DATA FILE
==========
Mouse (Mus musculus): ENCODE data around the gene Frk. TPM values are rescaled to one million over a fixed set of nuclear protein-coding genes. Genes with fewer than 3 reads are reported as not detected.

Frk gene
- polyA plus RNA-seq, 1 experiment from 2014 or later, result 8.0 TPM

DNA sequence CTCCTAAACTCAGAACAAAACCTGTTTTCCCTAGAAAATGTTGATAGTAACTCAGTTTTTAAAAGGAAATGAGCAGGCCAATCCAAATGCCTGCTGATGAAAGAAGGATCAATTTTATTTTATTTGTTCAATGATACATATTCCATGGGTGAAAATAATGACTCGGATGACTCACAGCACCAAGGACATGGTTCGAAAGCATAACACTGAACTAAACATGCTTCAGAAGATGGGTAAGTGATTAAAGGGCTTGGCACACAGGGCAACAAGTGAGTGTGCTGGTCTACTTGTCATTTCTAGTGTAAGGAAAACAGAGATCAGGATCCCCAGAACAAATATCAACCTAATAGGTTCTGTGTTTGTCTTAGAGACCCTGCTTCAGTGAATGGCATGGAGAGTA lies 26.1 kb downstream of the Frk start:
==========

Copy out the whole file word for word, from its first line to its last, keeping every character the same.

Mouse (Mus musculus): ENCODE data around the gene Frk. TPM values are rescaled to one million over a fixed set of nuclear protein-coding genes. Genes with fewer than 3 reads are reported as not detected.

Frk gene
- polyA plus RNA-seq, 1 experiment from 2014 or later, result 8.0 TPM

DNA sequence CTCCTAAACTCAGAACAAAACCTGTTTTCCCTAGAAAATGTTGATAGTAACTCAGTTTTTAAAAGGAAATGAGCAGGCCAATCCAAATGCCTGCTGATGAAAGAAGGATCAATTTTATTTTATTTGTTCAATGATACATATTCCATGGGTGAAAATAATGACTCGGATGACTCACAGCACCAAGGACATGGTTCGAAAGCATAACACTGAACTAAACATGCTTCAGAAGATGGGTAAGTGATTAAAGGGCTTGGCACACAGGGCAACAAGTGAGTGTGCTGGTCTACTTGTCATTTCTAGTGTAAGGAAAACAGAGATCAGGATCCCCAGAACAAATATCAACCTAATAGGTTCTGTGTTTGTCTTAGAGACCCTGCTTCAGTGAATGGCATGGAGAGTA lies 26.1 kb downstream of the Frk start: